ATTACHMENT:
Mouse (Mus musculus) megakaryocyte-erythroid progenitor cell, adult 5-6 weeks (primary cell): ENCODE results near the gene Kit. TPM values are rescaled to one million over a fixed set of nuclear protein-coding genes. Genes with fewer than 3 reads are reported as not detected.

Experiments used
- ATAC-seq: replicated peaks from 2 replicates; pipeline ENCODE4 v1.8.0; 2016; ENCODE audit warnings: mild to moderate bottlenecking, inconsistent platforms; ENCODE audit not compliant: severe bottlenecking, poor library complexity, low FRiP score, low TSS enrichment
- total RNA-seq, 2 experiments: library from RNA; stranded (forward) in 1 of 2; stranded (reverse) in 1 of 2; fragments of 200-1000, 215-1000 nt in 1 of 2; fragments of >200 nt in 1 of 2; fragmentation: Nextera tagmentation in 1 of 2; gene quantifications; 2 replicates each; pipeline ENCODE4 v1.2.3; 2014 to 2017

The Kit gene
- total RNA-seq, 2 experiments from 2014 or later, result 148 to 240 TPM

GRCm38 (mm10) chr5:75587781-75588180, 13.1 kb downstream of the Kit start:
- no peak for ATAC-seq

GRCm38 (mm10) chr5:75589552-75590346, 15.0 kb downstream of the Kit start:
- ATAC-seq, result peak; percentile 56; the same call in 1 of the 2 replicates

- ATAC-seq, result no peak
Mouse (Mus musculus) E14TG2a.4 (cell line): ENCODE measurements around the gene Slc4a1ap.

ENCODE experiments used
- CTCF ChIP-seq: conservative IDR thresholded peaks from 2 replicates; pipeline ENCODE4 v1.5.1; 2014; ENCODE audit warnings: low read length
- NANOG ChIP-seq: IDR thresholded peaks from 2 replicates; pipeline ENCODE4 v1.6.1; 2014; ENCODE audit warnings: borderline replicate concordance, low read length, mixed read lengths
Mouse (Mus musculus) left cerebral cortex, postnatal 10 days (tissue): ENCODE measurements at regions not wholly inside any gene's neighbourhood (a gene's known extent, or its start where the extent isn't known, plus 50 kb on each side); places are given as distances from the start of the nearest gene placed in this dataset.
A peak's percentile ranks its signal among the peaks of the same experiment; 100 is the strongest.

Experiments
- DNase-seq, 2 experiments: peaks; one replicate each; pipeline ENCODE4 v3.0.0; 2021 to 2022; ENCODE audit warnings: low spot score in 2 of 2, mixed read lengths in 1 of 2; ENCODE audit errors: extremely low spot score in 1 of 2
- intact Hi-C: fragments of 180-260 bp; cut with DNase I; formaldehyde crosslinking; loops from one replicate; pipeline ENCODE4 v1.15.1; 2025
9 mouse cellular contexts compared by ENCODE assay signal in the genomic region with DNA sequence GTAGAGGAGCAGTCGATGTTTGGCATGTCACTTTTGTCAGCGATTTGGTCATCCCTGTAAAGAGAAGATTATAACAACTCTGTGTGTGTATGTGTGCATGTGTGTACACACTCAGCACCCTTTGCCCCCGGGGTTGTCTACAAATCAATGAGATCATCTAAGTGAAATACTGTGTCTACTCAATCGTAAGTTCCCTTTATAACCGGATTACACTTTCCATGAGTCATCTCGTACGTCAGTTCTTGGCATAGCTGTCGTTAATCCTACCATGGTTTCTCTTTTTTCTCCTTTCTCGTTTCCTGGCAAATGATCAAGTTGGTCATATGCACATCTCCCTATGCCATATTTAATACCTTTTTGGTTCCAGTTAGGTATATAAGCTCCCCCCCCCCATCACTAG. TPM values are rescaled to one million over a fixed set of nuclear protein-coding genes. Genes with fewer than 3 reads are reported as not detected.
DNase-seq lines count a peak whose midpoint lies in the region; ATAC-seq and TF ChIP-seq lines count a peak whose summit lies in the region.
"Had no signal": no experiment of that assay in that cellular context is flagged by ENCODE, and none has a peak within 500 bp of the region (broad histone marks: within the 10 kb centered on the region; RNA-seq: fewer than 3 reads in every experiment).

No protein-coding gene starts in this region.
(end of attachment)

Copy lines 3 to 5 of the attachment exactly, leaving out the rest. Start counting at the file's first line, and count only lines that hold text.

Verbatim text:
- ATAC-seq: replicated peaks from 2 replicates; pipeline ENCODE4 v1.8.0; 2016; ENCODE audit warnings: mild to moderate bottlenecking, inconsistent platforms; ENCODE audit not compliant: severe bottlenecking, poor library complexity, low FRiP score, low TSS enrichment
- total RNA-seq, 2 experiments: library from RNA; stranded (forward) in 1 of 2; stranded (reverse) in 1 of 2; fragments of 200-1000, 215-1000 nt in 1 of 2; fragments of >200 nt in 1 of 2; fragmentation: Nextera tagmentation in 1 of 2; gene quantifications; 2 replicates each; pipeline ENCODE4 v1.2.3; 2014 to 2017

The Kit gene